King of the Screwups

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You know what they say, “Nobody’s good at everything, but everybody’s good at something.” What if your “thing”, your big talent, was screwing up over and over again? Meet Liam Geller, King of the Screwups. To be fair, Liam is good at lots of things, like knowing how to put together the perfect outfit, and having girls fall for him, and being Mr. Popularity without even working at it. Unfortunately, none of these things matters to his dad, the super-successful CEO of MoneyVision. He wants Liam to smarten up, stop his “delinquent” behaviour and start seriously thinking about his future. All of this comes to a crisis point when Liam crosses the line in a big way and gets caught in the act. He gets kicked out of the house and his father’s brother, a gay glam-rocker DJ, gives him a place to stay for a while. The place? A trailer in upstate New York. His new roommate? “Aunt” Pete. Liam decides this is exactly the opportunity he needs to become the son his father always wanted. He is going to be a huge nerd and make his father proud… or will he screw that up too?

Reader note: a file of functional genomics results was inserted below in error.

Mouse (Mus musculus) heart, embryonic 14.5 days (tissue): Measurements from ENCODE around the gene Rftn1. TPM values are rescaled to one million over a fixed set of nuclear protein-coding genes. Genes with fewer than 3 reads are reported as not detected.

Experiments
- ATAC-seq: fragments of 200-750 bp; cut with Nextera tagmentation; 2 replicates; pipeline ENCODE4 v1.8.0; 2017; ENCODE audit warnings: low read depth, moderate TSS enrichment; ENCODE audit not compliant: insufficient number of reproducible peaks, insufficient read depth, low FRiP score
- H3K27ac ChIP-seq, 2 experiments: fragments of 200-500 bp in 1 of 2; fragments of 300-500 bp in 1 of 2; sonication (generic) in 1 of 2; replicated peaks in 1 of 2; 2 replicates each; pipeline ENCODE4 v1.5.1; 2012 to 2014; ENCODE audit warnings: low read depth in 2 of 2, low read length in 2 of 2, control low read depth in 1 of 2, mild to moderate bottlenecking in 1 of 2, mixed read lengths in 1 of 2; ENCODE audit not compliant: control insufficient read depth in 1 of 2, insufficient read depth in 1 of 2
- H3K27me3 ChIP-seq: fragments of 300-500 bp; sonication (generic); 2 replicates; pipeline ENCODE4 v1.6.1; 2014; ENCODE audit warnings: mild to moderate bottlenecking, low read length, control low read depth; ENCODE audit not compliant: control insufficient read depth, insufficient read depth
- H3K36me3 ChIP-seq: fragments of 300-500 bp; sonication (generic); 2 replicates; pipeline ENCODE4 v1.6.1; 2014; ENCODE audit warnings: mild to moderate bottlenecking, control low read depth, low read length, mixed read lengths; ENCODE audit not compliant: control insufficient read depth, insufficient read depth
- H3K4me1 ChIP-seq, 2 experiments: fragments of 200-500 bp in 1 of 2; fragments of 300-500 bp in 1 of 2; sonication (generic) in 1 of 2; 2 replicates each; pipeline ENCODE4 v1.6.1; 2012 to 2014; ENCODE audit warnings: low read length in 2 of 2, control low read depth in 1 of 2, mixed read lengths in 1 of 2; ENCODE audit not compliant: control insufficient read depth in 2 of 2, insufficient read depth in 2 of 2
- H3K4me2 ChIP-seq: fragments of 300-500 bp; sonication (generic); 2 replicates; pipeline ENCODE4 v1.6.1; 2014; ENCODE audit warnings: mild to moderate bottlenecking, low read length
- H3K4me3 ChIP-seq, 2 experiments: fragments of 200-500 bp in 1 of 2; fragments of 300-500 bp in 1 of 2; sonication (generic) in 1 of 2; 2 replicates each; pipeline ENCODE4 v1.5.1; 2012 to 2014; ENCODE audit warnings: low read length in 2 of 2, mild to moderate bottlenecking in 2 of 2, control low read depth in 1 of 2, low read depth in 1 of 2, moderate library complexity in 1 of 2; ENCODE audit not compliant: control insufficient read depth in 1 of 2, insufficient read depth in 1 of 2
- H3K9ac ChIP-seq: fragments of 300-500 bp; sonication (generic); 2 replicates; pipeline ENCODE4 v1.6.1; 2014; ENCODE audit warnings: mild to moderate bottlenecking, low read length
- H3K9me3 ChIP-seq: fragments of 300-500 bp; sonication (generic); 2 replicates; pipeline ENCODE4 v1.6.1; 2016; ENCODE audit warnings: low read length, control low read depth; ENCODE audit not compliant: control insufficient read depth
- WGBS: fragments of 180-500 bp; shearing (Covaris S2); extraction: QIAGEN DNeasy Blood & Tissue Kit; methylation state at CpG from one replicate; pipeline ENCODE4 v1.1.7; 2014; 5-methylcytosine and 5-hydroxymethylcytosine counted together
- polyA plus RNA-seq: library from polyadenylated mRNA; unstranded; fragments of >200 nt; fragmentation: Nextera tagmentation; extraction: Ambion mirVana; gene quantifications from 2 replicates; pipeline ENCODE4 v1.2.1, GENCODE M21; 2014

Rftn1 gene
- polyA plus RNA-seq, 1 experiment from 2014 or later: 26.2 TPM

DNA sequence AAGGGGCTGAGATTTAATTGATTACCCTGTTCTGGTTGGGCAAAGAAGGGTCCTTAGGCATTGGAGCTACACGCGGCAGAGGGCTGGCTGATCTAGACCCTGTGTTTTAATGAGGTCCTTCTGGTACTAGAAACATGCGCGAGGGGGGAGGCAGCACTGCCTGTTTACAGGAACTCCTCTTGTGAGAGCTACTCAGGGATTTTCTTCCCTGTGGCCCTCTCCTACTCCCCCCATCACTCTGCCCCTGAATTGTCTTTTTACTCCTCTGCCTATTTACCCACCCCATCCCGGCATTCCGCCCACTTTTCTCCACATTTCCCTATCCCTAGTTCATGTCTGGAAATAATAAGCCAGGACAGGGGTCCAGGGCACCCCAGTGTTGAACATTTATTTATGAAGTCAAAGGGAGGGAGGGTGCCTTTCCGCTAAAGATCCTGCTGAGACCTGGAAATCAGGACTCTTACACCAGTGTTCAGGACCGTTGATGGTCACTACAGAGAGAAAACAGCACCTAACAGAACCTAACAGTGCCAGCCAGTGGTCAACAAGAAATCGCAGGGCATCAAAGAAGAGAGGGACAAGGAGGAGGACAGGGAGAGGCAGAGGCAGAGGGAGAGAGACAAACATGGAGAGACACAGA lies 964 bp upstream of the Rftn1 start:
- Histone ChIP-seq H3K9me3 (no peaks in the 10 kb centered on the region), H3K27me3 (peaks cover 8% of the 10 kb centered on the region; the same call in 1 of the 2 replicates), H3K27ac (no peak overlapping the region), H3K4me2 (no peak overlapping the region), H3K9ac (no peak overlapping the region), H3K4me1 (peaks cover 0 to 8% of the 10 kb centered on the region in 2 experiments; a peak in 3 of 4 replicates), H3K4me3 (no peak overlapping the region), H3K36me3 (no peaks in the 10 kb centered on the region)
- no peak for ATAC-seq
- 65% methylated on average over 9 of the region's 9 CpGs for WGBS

K.L. Going succeeds brilliantly with King of the Screwups, offering readers pure satisfaction in this hilarious and charming portrait of imperfection. Liam’s story might seem like one you’ve read before, the “coming-of-age / stuck-in-a-small town” narrative that is built for both comic and heart-warming moments, but Going takes it all to a new level. A huge part of the strength of the story is Liam’s voice – he’s sharp, super-funny but still realistic, and self-deprecating. He’s not the only memorable character. “Aunt Pete” is a complete original, and the relationship between uncle and nephew is one of the most entertaining and heartwarming aspects of the novel. This novel offers more than great comedy. It takes a critical look at how parental expectations can damage a kid’s sense of identity and really mess up a family. I also think the book could inspire interesting conversation about definitions of masculinity and what it means to be popular. Bottom line? A book that makes you think and entertains on every page.

King of the Screwups reminded me of the best kind of quirky indie movie, where the character keeps struggling because he can’t get out of his own way, but then in the end, he realizes that his way of doing things has been the right way for him all along. Read King of the Screwups to find out how Liam stumbles his way to enlightenment.

(This post is cross-posted at GuysLitWire)

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